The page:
Preparing for the Future

• Every practice should develop a strategy to plan for the 2021 issues that include on-going COVID and the potential of revenue impacts, that include reimbursement changes. You may also need to consider the use of AI to lower the burden on staffers for image interpretation. Adopting technology that helps with insurance, billing, and overhead costs is essential for practices to survive. There have been significant advances in technological innovation that make practices more efficient. All of the topics discussed are valuable for radiologists to engage in together.

So what’s next…

Give Collaborative Imaging’s Team a call to find out how our RCM and technology can add value to your group’s 2021.

Ten Reasons Why Everyone in Healthcare Must Receive Compliance Training

Without a solid base in education and training, t he modern healthcare system as we know it would simply not exist. The importance of knowledge, experience and professionalism required to further the practice and delivery of health care and protect the public’s health and safety cannot be overstated.

It is unfortunate that compliance in healthcare is not talked about much. How much thought have you and colleagues in your organization given to achieving and maintaining compliance training in healthcare?

David Silva, CHC, CPHQ Chief Compliance Officer

David Silva, CHC, CPHQ Chief Compliance Officer

To remedy the situation, here are 10 reasons why all of us in healthcare must train in compliance.

1. Reliance on assurance versus mere hope

Working blindly or lacking the details that show your team can easily demonstrate competence in compliance with healthcare industry standards means that you are counting on intangible hope. But assurance beyond mere hope that you actually ARE doing the right thing — is the key to success. This is a lesson that is especially important for brand new radiology practices to keep in mind.

2. Minimize reputational risk

The reputation of your company, which has taken so much time and energy to develop, is at stake if you are not meeting obligations in healthcare compliance. It is easy to understand that if a client sees that you have had some regulatory difficulties, they will want to go with a competitor with less baggage and fewer problems.

From the viewpoint of potential patients, the thought process could go like this:  An entity that doesn’t meet objective standards in one area might be deficient in other areas of healthcare delivery too, so why should we take a risk in working with them? That is precisely how the reasoning would play out, so you need to consider how valuable your reputation is to your ongoing success, let alone growth.

3. Lower the possibility of client loss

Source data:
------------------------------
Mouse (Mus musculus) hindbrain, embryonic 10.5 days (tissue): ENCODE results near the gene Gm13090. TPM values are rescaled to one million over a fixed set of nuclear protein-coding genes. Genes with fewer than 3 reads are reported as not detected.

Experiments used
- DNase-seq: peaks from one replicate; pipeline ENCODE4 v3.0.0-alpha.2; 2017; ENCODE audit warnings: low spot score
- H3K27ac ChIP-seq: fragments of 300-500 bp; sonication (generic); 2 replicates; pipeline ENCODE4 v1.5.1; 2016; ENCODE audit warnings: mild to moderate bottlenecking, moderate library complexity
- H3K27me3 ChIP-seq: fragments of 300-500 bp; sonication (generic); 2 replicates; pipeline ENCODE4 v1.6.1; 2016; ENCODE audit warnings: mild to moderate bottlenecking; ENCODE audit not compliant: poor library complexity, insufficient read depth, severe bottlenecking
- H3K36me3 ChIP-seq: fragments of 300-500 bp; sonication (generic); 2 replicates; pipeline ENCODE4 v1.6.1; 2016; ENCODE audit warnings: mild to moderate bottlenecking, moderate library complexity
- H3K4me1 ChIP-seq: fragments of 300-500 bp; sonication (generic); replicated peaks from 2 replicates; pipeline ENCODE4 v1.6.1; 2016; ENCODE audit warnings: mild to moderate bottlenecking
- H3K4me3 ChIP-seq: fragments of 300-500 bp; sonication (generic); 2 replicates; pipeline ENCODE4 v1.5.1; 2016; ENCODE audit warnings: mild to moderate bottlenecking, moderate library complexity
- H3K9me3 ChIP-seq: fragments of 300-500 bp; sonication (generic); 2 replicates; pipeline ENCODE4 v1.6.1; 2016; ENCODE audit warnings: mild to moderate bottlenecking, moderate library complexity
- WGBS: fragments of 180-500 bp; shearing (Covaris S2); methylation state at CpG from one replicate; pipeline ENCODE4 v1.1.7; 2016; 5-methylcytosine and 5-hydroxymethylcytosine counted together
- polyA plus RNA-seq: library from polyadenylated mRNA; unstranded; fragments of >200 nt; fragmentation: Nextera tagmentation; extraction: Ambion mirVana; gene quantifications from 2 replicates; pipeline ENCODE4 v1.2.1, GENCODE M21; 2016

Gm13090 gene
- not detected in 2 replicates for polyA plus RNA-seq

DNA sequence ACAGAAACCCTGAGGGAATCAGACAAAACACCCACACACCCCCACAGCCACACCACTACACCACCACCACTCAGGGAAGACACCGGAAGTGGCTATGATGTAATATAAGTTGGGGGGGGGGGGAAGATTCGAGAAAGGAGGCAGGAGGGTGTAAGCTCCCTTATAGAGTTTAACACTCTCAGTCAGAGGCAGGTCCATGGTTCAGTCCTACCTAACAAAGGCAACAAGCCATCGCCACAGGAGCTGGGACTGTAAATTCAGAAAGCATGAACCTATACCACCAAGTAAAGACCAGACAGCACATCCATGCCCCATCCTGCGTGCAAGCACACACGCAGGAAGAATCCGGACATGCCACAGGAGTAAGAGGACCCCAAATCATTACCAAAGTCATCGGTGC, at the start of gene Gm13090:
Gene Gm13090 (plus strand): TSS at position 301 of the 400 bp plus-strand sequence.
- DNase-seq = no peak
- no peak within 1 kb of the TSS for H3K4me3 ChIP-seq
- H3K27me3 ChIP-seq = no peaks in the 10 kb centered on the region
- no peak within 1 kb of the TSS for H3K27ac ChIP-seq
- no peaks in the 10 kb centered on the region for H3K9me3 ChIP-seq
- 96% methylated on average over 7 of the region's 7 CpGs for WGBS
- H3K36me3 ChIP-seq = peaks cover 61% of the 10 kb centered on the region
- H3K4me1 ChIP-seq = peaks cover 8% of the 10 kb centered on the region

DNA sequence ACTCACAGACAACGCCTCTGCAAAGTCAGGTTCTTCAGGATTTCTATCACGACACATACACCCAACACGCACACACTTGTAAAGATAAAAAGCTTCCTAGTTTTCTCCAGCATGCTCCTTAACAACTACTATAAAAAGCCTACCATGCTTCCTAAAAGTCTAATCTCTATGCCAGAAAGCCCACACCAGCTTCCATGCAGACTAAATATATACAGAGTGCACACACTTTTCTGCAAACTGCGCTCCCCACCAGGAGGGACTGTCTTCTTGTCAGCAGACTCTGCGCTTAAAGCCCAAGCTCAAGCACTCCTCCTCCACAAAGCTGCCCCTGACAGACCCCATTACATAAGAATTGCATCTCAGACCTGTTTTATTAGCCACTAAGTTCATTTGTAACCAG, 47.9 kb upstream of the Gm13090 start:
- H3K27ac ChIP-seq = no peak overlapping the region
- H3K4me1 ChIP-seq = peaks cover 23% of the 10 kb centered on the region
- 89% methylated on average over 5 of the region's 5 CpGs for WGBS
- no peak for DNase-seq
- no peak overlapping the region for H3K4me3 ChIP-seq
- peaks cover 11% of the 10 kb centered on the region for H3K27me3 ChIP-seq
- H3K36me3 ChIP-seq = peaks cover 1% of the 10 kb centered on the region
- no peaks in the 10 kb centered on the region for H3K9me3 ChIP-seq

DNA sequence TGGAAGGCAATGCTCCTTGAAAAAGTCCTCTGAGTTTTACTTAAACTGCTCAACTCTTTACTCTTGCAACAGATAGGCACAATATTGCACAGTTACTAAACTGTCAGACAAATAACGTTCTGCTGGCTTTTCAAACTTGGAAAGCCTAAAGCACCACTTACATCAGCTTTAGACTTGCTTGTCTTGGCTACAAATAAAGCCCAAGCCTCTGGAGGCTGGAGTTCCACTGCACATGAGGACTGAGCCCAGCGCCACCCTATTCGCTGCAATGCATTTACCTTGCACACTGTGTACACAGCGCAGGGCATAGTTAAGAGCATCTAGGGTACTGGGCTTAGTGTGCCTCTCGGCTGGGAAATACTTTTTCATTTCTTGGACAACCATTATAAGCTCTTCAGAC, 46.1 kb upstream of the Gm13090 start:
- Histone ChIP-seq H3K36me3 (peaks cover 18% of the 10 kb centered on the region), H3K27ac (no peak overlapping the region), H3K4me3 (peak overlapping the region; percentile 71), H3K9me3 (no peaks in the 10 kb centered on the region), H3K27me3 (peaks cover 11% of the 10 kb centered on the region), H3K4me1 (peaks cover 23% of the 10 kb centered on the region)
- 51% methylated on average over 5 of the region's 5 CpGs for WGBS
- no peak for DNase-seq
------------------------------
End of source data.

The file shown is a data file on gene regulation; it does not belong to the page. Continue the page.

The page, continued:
If your organization fails to meet compliance standards, you not only run the risk of losing clients to competitors that follow healthcare industry best practices, you also can anticipate that it will be much harder to attract new clients going forward. Preserving the integrity of your institution will be harder without dedication to understanding and meeting compliance requirements. It will be that much more difficult if you are now trying to grow the business further.

4. Reduce the risk of loss of revenue

When you must shut your doors temporarily to address deficiencies in employee compliance training, there is a definite risk of losing planned revenue. It makes much more sense to spend money now on training, including if staff needs to take some time out to work with consultants to bring their knowledge up to standards.

Otherwise, you stand to lose out on future revenue. You will also, of course need to deal with the attendant problems of making back the lost time to restore your bottom line, if overtime pay will be a prudent option, for instance.

5. Minimize the potential of government scrutiny

We should welcome normal government oversight, but no one wants to be subject to strict government scrutiny after failing to meet healthcare regulations and standards. After all, Healthcare compliance also aids healthcare organizations and providers in avoiding trouble with government authorities. An effective healthcare compliance program can identify problems and find solutions to those problems before a government agency finds the problem.

6. Cut down the burden of government-imposed fines

Whatever the size of your operating budget, chances are you cannot easily take a hit in the form of government fines. Consider the ramifications to your bottom line. For example, “Olympus Medical Systems found themselves in the spotlight for a failure to file adverse reports regarding bacterial infections and will pay a hefty $85 million fine as a result” according to a report from Stetson Law.

This report also threw light on the issue of protecting patient privacy: “In 2017, Aetna was in the news for revealing 12,000 members’ HIV status through visible envelope windows. While the fine has not yet been released, it will likely correspond to the severity of the breach.”